So excited to have another poem accepted on The Drabble! Check it out.
Until Saturday… 😉
So excited to have another poem accepted on The Drabble! Check it out.
Until Saturday… 😉
As I have said before, I enjoy celebrating birthdays. Whether observing my own (which happens to be tomorrow) or those of friends and family, a birthday represents so many different things.
From the moment we enter this world, that date serves to remind us of important milestones. From the one-year-old birthday party all the way to a sweet sixteen, each shows us how far we’ve come.
The celebration itself doesn’t have to be elaborate. A favorite meal and cake of your choice are nice. A simple way of saying, “Today is your day. You get to choose.” This was often the practice for me as a child. And it continued for my own children.
Singing is also a must. Hearing friends and family crooning in unison, “Happy birthday to you,” never gets old. Followed by making a wish and blowing out the candles, of course.
Celebrating my own birthday also reminds me that I am getting older. I have some new aches and pains. I see new wrinkles when looking in the mirror. But that reflection shows so much more.
Hopefully, it is a reflection that shows growth. A growth that encourages me to push through the aches and pains and look past the wrinkles.
Thanks for celebrating with me as I gracefully embrace my next over-half-a-century birthday. ❤
Well, my plan is for it to be a graceful embrace anyway. 😉
My birthday is rapidly approaching. It falls on the Monday after Thanksgiving this year. My oldest son, Robert, was born on my 27th birthday. This year, he turns 25 and I turn 52. I am always happy when we can celebrate together.
Robert called yesterday about last-minute Thanksgiving plans. He also asked what I wanted for my birthday. I really could not think of anything. “Since we will be together for Thanksgiving, I thought we could celebrate,” he said.
Later in the evening, I told my husband about our chat. He quickly responded, “Did you tell him his and Erin’s presence here for Thanksgiving was enough?” No, I had not thought to say that.
Reflecting on those conversations caused me to consider the idea of presents. My thoughts quickly turned to presence. The older I get, the more I realize the preciousness of someone’s presence in my life.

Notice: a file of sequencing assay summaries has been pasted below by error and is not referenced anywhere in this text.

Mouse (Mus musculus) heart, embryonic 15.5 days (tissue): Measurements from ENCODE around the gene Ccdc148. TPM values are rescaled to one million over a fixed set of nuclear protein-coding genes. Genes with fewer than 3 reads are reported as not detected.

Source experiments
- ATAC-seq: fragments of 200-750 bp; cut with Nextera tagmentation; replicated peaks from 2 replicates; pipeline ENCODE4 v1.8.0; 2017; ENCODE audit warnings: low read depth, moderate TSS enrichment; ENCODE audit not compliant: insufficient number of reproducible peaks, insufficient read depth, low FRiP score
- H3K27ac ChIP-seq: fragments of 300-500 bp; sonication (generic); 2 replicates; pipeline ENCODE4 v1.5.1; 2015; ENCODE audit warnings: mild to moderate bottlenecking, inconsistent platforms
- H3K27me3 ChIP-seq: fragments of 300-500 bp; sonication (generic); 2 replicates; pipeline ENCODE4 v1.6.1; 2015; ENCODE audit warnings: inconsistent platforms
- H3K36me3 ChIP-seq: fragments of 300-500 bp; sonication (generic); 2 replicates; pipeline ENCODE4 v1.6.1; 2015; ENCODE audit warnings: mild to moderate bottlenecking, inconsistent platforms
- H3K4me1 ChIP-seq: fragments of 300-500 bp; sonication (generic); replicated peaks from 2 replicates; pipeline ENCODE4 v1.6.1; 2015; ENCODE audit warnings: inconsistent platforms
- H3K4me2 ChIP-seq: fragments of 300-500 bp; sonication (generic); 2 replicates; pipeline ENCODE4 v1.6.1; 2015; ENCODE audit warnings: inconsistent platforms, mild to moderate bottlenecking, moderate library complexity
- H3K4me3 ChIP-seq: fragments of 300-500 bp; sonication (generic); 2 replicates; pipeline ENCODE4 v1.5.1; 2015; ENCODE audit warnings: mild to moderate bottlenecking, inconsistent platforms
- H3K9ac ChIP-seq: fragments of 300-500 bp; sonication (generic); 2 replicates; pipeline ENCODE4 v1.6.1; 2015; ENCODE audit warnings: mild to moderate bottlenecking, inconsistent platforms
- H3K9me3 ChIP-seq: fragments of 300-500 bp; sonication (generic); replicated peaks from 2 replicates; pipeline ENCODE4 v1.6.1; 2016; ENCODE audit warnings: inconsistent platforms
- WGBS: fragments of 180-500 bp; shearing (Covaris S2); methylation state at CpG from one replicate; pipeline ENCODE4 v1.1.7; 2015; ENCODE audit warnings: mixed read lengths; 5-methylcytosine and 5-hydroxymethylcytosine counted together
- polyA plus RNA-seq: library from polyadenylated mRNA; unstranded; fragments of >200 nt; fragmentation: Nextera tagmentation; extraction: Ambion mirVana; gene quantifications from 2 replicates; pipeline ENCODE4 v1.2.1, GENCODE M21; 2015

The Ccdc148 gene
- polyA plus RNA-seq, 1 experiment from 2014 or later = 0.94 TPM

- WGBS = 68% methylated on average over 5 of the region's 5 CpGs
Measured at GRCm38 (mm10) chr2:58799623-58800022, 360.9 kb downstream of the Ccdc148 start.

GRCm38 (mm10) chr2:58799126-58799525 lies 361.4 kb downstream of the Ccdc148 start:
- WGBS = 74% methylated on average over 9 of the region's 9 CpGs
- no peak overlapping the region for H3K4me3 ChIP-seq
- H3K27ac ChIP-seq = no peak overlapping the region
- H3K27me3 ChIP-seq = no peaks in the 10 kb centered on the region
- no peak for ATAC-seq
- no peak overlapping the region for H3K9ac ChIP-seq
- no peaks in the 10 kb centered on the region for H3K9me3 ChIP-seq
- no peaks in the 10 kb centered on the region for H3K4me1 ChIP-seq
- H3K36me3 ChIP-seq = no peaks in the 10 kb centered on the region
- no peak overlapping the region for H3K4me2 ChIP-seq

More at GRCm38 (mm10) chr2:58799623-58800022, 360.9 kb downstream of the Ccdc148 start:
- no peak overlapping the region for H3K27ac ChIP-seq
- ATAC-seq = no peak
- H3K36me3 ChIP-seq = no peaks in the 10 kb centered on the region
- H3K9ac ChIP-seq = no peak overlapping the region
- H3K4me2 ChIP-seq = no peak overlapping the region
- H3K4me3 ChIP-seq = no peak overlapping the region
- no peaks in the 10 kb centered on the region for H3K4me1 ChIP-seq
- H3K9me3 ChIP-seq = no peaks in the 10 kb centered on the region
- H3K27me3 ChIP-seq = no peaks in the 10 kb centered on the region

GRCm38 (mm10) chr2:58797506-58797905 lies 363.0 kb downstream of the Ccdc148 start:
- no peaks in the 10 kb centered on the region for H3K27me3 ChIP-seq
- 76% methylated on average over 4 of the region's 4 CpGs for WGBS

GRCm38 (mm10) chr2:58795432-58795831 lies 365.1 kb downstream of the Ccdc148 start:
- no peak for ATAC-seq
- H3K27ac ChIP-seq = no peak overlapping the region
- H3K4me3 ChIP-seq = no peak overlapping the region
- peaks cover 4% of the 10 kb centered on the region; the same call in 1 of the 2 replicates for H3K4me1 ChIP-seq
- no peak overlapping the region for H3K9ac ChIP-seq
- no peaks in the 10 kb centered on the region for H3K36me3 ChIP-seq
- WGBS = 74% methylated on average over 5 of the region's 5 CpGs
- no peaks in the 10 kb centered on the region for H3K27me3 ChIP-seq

The occasions when all my kids and soon-to-be daughter-n-law are together, sharing the same space and time? Those are the times I am truly filled with joy and contentment. Instances when I share space and time with my parents? Feelings are the same.
I could go on and on. The presence of aunts, uncles, cousins, and friends remind me how quickly time passes. And time spent with them, even when brief, is a gift.
Just this morning, my daughter was reviewing our plans for the next few days. Thanksgiving dinner, birthday lunch with a friend for me, a movie outing for her. Then she smiled and said, “Don’t make any plans for Sunday.” I don’t know what she has planned, but I know it involves her presence.
Tomorrow is Thanksgiving Day. Our home will be filled with good food and laughter. But more importantly, it will be filled with presents. Not ones which require unwrapping, ones which allow embraces.
Embraces which say:
I love you
I've missed you
I'm so glad you're here
Your presence is the best present I could ever receive ❤
Everyone deserves to be celebrated and have their moment in the spotlight. It happens more naturally for some than others. But when the “some” decides to help the “others,” the results are magical.
Our high school puts on a yearly musical. It is a highly anticipated event. Students audition, prepare and rehearse for months. All of their hard work culminates in a shining moment of performance.
Our high school also has a large group of students who receive special education services. For these students, who have a wide range of disabilities, participating in such a production is rare. They are often overlooked.